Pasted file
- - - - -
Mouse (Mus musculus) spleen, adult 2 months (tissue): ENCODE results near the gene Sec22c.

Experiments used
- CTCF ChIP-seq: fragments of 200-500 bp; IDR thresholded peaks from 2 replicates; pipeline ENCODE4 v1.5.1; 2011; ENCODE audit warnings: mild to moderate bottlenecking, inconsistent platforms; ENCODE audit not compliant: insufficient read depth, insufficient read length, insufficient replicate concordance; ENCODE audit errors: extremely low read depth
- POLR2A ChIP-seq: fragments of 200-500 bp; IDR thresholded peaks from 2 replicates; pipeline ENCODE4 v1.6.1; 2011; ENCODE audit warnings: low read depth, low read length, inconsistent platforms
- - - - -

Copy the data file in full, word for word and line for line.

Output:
Mouse (Mus musculus) spleen, adult 2 months (tissue): ENCODE results near the gene Sec22c.

Experiments used
- CTCF ChIP-seq: fragments of 200-500 bp; IDR thresholded peaks from 2 replicates; pipeline ENCODE4 v1.5.1; 2011; ENCODE audit warnings: mild to moderate bottlenecking, inconsistent platforms; ENCODE audit not compliant: insufficient read depth, insufficient read length, insufficient replicate concordance; ENCODE audit errors: extremely low read depth
- POLR2A ChIP-seq: fragments of 200-500 bp; IDR thresholded peaks from 2 replicates; pipeline ENCODE4 v1.6.1; 2011; ENCODE audit warnings: low read depth, low read length, inconsistent platforms